This is an experiment on auditory awareness. In order to participate in this experiment you need to listen to an audio file (step #1). After that, you have to answer two questions about what you heard (step #2). You will then be given further information about the purpose of the experiment (debrief/step #3). It is important that you follow the experimental sequence below in order.
Put on your headphones and click the play button below when you are ready to start the listening task.
After listening you can continue with step #2 below.
Emprical results show that on average 50% of participants completely miss the “auditory gorilla”. Did you hear it? If not, listen again and you will be surprised how you could miss it in the first trial. This experiment tells us a lot about the inherent limits and the task-specificity of attentional resources. The phenomenon is called “inattentional blindness”. Our attention has been metaphorically compared to a spotlight which only illuminates a small proportion of the vastness of reality.
Inattentional blindness or perceptual blindness (rarely called inattentive blindness) occurs when an individual fails to perceive an unexpected stimulus in plain sight, purely as a result of a lack of attention rather than any vision defects or deficits.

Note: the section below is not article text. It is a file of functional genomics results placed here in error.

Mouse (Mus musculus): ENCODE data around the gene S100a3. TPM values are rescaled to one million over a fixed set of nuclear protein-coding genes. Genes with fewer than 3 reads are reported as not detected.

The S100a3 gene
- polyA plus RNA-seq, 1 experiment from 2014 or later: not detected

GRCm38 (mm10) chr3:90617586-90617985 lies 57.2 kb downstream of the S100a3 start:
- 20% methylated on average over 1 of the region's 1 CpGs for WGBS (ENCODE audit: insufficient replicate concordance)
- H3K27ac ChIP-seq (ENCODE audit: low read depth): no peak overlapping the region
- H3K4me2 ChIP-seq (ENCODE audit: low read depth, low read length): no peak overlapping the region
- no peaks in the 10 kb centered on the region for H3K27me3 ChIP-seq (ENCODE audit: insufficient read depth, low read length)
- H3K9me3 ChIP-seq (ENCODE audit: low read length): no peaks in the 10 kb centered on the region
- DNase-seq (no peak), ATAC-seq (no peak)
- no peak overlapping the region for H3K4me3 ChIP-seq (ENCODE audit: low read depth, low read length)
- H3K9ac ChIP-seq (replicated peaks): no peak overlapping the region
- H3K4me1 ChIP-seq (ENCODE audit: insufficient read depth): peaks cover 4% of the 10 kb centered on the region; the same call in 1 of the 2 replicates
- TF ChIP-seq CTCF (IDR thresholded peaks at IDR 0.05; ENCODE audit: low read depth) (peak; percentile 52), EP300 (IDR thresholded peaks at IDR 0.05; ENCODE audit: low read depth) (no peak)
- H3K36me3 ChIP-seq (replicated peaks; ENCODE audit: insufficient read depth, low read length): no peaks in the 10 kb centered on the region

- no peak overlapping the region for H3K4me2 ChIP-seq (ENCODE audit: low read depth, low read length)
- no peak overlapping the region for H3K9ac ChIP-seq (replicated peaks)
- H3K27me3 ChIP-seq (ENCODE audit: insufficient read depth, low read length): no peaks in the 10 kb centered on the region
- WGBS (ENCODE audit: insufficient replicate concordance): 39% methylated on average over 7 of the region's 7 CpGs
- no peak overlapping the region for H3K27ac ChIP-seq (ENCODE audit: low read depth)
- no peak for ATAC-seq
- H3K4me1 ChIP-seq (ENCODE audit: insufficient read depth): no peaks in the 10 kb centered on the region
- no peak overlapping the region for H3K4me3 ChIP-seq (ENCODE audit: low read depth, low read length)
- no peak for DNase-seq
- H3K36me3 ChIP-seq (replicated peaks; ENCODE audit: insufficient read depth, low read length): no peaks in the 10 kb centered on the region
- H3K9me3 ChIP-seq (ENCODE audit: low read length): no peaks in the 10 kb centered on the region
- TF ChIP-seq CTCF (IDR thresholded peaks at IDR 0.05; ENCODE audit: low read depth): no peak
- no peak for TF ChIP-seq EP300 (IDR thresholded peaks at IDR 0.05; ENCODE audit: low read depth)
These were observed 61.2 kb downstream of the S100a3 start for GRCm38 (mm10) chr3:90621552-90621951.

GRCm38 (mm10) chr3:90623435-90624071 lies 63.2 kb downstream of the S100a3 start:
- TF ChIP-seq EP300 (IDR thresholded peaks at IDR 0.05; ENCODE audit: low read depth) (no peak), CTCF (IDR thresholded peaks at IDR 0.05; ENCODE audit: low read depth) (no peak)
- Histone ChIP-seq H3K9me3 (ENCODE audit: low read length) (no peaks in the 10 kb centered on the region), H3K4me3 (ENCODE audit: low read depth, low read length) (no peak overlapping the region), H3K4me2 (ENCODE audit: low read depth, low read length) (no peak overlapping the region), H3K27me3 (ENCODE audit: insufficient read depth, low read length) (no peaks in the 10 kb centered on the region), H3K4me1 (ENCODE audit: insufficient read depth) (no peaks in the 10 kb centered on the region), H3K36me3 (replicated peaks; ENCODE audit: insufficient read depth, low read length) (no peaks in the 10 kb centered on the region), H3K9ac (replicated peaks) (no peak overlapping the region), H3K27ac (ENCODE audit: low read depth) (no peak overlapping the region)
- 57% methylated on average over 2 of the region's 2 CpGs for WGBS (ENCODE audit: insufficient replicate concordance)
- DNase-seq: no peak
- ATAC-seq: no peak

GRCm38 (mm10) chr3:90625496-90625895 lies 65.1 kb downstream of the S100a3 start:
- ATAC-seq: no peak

The term was chosen by Arien Mack and Irvin Rock in 1992 and was used as the title of their book of the same name, published by MIT Press in 1998, in which they describe the discovery of the phenomenon and include a collection of procedures used in describing it.
The original article associated with the experiment at hand was published by Dalto & Fraenkel (2012) in the journal ‘Cognition’.
Show/hide publication abstract
A famous study that demonstrated inattentional blindness asked participants whether or not they noticed a person in a gorilla costume walking through the scene of a visual task they had been given. Research on inattentional blindness suggests that the phenomenon can occur in any individual, independent of cognitive deficits. However, recent evidence shows that patients with ADHD (Attention deficit hyperactivity disorder) performed better attentionally when engaging in inattentional blindness tasks than control patients did, suggesting that some mental disorders may decrease the effects of this phenomenon. Recent studies have also looked at age differences and inattentional blindness scores, and results show that the effect increases as humans age.